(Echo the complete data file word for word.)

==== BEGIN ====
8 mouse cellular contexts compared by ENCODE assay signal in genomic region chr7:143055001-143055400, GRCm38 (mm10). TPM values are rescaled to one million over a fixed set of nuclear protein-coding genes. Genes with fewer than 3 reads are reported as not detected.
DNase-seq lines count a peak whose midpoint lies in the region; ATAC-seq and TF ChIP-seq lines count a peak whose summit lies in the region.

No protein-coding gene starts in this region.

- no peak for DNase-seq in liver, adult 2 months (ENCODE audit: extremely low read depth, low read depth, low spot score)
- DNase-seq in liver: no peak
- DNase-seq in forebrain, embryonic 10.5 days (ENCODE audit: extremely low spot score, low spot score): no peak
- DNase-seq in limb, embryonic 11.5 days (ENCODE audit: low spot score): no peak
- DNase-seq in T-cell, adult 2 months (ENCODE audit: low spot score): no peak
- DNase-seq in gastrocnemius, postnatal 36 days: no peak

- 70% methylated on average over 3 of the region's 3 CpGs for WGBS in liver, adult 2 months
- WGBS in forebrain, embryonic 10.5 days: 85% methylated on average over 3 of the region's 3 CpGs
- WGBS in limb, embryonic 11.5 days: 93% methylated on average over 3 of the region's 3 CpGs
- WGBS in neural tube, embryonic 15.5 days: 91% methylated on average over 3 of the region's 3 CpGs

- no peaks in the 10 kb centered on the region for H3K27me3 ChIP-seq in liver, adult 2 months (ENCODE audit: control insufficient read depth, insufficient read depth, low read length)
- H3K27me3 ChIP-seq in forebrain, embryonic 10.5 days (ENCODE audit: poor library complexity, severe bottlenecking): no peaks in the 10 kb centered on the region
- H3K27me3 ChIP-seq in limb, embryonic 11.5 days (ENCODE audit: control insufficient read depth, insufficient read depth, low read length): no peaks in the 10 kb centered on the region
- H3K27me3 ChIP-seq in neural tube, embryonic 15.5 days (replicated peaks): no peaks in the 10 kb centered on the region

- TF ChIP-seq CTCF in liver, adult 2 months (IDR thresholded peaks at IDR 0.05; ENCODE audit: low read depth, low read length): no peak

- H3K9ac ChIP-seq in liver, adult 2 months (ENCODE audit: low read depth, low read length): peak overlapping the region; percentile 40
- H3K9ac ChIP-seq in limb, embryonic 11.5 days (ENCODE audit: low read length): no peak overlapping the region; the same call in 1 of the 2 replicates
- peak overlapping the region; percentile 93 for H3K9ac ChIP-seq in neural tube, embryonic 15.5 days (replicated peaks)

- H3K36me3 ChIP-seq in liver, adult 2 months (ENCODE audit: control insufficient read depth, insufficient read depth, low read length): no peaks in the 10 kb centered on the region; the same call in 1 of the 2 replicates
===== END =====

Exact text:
8 mouse cellular contexts compared by ENCODE assay signal in genomic region chr7:143055001-143055400, GRCm38 (mm10). TPM values are rescaled to one million over a fixed set of nuclear protein-coding genes. Genes with fewer than 3 reads are reported as not detected.
DNase-seq lines count a peak whose midpoint lies in the region; ATAC-seq and TF ChIP-seq lines count a peak whose summit lies in the region.

No protein-coding gene starts in this region.

- no peak for DNase-seq in liver, adult 2 months (ENCODE audit: extremely low read depth, low read depth, low spot score)
- DNase-seq in liver: no peak
- DNase-seq in forebrain, embryonic 10.5 days (ENCODE audit: extremely low spot score, low spot score): no peak
- DNase-seq in limb, embryonic 11.5 days (ENCODE audit: low spot score): no peak
- DNase-seq in T-cell, adult 2 months (ENCODE audit: low spot score): no peak
- DNase-seq in gastrocnemius, postnatal 36 days: no peak

- 70% methylated on average over 3 of the region's 3 CpGs for WGBS in liver, adult 2 months
- WGBS in forebrain, embryonic 10.5 days: 85% methylated on average over 3 of the region's 3 CpGs
- WGBS in limb, embryonic 11.5 days: 93% methylated on average over 3 of the region's 3 CpGs
- WGBS in neural tube, embryonic 15.5 days: 91% methylated on average over 3 of the region's 3 CpGs

- no peaks in the 10 kb centered on the region for H3K27me3 ChIP-seq in liver, adult 2 months (ENCODE audit: control insufficient read depth, insufficient read depth, low read length)
- H3K27me3 ChIP-seq in forebrain, embryonic 10.5 days (ENCODE audit: poor library complexity, severe bottlenecking): no peaks in the 10 kb centered on the region
- H3K27me3 ChIP-seq in limb, embryonic 11.5 days (ENCODE audit: control insufficient read depth, insufficient read depth, low read length): no peaks in the 10 kb centered on the region
- H3K27me3 ChIP-seq in neural tube, embryonic 15.5 days (replicated peaks): no peaks in the 10 kb centered on the region

- TF ChIP-seq CTCF in liver, adult 2 months (IDR thresholded peaks at IDR 0.05; ENCODE audit: low read depth, low read length): no peak

- H3K9ac ChIP-seq in liver, adult 2 months (ENCODE audit: low read depth, low read length): peak overlapping the region; percentile 40
- H3K9ac ChIP-seq in limb, embryonic 11.5 days (ENCODE audit: low read length): no peak overlapping the region; the same call in 1 of the 2 replicates
- peak overlapping the region; percentile 93 for H3K9ac ChIP-seq in neural tube, embryonic 15.5 days (replicated peaks)

- H3K36me3 ChIP-seq in liver, adult 2 months (ENCODE audit: control insufficient read depth, insufficient read depth, low read length): no peaks in the 10 kb centered on the region; the same call in 1 of the 2 replicates